I like the informality, don’t you? It turns out he is possibly the great-great-grandson of Franz Liszt! I think great-great-great grandson is more likely.

I commented: I do like a grand piano — and someone who looks — sorry! — plays like this!

Various lockdown hacks and escapes — 12 — poetry and song

But first a nod to a great Olympic Games result for us here in Oz. Brought back memories of Thorpie in 2000, and Beverley in 1972!

Now to poetry. Here in The Gong, apart from more bad news about the Delta Variant and the lockdown going on, we have had some wintry and very windy days and nights. That there were relevant poems came to mind naturally, the first being noted on my Facebook a couple of days back.

By A E Housman:

XXXI

On Wenlock Edge the wood’s in trouble;
His forest fleece the Wrekin heaves;
The gale, it plies the saplings double,
And thick on Severn snow the leaves.

’Twould blow like this through holt and hanger
When Uricon* the city stood:
’Tis the old wind in the old anger,
But then it threshed another wood.

Then, ’twas before my time, the Roman
At yonder heaving hill would stare:
The blood that warms an English yeoman,
The thoughts that hurt him, they were there.

There, like the wind through woods in riot,
Through him the gale of life blew high;
The tree of man was never quiet:
Then ’twas the Roman, now ’tis I.

The gale, it plies the saplings double,
It blows so hard, ’twill soon be gone:
To-day the Roman and his trouble
Are ashes under Uricon.

*Viroconium or Uriconium, formally Viroconium Cornoviorum, was a Roman city, one corner of which is now occupied by Wroxeter, a small village in Shropshire, England, about 5 miles east-south-east of Shrewsbury. 

On Facebook I wrote: The wind howled through Dharawal Country last night — and has for millennia long before there even was a Rome! Love this poem though — also the source of Patrick White’s novel title, “The Tree of Man.”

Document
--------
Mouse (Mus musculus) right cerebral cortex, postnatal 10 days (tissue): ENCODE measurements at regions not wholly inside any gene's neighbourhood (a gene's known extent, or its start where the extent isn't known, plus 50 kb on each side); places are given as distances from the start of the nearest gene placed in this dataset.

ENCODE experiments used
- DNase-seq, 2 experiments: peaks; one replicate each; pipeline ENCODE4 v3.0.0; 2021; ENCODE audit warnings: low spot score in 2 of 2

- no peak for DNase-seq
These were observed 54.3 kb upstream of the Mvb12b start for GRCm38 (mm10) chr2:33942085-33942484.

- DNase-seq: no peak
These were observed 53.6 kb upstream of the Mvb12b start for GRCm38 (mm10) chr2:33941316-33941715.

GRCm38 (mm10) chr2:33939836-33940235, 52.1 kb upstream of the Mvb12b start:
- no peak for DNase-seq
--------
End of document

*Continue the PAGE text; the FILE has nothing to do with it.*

Fascinating creative things have been done with this poem. Here is one:

Filmmaker and puppeteer Jeremy Hamway-Bidgood collaborates with Daniel Norman (Tenor), Sholto Kynoch (Piano) and Brodsky Quartet on a new visual interpretation of Ralph Vaughan Williams’s song cycle, ‘On Wenlock Edge’. The poetry is by A. E. Housman from his collection ‘A Shropshire Lad’

In his cramped London flat an elderly Edward remembers his youth in Shropshire and his friend Albert. The two companions battle the elements as they climb Wenlock Edge looking for shelter from the storm…

Enjoy!

To come right up to the present. Through my WordPress Reader I have long been following poet Robert Okaji. His post this very morning is apt.

I Live in My Winter

Removed from the junipers’
fragrance, separated from
prickly pears gracing
the hill, limestone slabs
jutting from thin soil,
and smoke drifting from
a well laid fire on a cold
night. Old, today, I
call the clouds my
birthright, want only
to merge with them
and rain through
another black coffee
in this unfamiliar place,
this new home,
this welcome peace.

Then an Australian song, though written in the USA some years ago — Doug Ashdown’s Winter in America, long a favourite of mine.

Finally, a brilliant image from Blue Mountains photographer Gary P Hayes.

The photographer says: “This image to me particularly represents Australia, along with a few other notables I have taken.”